While the Guyana government has not yet decided on whether it will exclude from its upcoming oil blocks auction, international oil companies (IOCs) that already have substantial interest in oil block(s) offshore Guyana, Vice President Dr. Bharrat Jagdeo said government is considering the implications such a decision would have.
While there is an argument that allowing those IOCs would run the risk of facilitating a monopolisation of the basin, the Vice President said there’s another argument: “If you reduce the number of bidders, you may get less, may become less competitive, and a lower bid.”
Brazil’s experience in oil blocks auctions may be instructive for Guyana, in this regard. During its 14th and 15th bid rounds, Brazil managed to rake in some of its largest signature bonuses in history.
In the 14th round which occurred in 2017, the signature bonuses added up to approximately US$1.2 billion, with the largest coming from Petrobras and ExxonMobil, at US$701 million for a block in the Campos basin. In total, 20 companies from eight countries participated in the bid round. Brazil’s National Petroleum Agency (ANP) had made a concerted effort to attract companies of different profiles and continues to do so.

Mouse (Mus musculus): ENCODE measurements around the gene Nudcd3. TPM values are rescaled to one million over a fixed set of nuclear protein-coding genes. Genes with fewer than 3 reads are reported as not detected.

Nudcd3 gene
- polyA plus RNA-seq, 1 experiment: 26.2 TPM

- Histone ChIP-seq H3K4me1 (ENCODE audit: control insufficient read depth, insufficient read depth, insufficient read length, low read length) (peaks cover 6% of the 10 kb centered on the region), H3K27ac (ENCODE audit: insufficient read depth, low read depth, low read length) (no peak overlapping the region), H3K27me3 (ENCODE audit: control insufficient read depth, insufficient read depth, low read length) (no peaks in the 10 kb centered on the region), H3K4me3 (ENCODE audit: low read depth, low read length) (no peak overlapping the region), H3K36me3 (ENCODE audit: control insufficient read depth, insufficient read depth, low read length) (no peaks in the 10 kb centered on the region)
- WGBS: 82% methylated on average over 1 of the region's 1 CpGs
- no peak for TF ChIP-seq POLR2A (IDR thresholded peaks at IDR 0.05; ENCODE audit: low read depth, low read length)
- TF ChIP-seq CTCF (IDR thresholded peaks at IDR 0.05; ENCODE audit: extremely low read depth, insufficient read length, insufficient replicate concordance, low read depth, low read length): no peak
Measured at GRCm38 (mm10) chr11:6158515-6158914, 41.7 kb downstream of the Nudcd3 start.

During the 15th bid round, in 2018, signature bonuses totaled US$2.3 billion, with the largest being US$848 million for a block in the Campos basin. Again, this largest singular signature bonus came from an Exxon-led consortium. The ANP had said the auction had diversity of operators and geographical diversity. 13 companies from 11 countries had participated.
The Guyanese Vice President said it’s important for government to look at having companies that can do deepwater exploration. This would favour the majors, especially when it comes to ultra-deepwater drilling.
Exxon has already found nearly 11 billion barrels of oil equivalent resources offshore Guyana, spread over 26 discoveries since 2015. With a success rate of over 90 percent, the company has credited this unprecedented string of discoveries to its expertise and use of proprietary technology.
The company already operates three large blocks offshore Guyana: Stabroek, Kaieteur and Canje, representing the largest swathe of acreage offshore the South American country.